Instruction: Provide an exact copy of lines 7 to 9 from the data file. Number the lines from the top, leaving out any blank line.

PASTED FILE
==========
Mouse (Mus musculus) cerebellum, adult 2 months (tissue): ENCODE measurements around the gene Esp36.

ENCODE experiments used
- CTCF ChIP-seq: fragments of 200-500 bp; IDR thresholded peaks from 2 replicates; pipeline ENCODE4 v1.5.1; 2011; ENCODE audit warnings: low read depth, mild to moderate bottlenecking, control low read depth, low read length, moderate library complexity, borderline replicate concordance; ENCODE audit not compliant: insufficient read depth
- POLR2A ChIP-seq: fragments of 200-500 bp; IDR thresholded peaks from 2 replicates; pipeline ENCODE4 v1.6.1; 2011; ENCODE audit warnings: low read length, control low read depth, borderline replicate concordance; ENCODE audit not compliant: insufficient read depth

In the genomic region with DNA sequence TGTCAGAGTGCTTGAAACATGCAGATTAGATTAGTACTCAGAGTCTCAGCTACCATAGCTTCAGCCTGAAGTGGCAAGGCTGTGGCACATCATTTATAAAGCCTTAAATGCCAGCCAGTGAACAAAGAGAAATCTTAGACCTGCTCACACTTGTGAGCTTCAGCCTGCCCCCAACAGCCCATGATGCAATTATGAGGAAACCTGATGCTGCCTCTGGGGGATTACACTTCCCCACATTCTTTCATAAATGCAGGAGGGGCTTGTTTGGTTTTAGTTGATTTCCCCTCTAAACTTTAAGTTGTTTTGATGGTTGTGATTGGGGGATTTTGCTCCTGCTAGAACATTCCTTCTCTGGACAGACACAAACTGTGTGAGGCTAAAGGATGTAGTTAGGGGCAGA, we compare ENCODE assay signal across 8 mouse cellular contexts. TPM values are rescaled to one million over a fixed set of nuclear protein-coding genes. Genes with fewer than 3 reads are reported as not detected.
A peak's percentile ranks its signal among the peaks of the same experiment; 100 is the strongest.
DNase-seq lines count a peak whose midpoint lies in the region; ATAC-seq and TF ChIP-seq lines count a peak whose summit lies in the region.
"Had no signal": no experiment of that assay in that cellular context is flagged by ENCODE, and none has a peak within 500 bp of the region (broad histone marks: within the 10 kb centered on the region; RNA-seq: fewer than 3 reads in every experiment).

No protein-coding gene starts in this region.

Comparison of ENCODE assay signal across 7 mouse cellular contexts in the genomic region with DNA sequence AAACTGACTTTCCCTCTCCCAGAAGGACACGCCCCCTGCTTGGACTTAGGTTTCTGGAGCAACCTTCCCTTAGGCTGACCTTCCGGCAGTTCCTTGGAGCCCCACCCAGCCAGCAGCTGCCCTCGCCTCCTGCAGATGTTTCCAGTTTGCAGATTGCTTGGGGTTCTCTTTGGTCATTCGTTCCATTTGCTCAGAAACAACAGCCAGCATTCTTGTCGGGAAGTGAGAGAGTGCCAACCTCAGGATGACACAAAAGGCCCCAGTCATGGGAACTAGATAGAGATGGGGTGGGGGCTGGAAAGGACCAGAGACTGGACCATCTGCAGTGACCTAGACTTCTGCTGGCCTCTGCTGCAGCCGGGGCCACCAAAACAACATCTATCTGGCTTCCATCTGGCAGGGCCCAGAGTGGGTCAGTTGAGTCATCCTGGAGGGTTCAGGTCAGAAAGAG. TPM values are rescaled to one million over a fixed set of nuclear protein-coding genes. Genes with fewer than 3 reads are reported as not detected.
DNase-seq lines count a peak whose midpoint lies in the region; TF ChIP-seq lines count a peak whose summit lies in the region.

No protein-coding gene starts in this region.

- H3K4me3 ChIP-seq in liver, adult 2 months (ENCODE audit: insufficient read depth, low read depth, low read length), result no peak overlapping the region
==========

DNase-seq lines count a peak whose midpoint lies in the region; ATAC-seq and TF ChIP-seq lines count a peak whose summit lies in the region.
"Had no signal": no experiment of that assay in that cellular context is flagged by ENCODE, and none has a peak within 500 bp of the region (broad histone marks: within the 10 kb centered on the region; RNA-seq: fewer than 3 reads in every experiment).

No protein-coding gene starts in this region.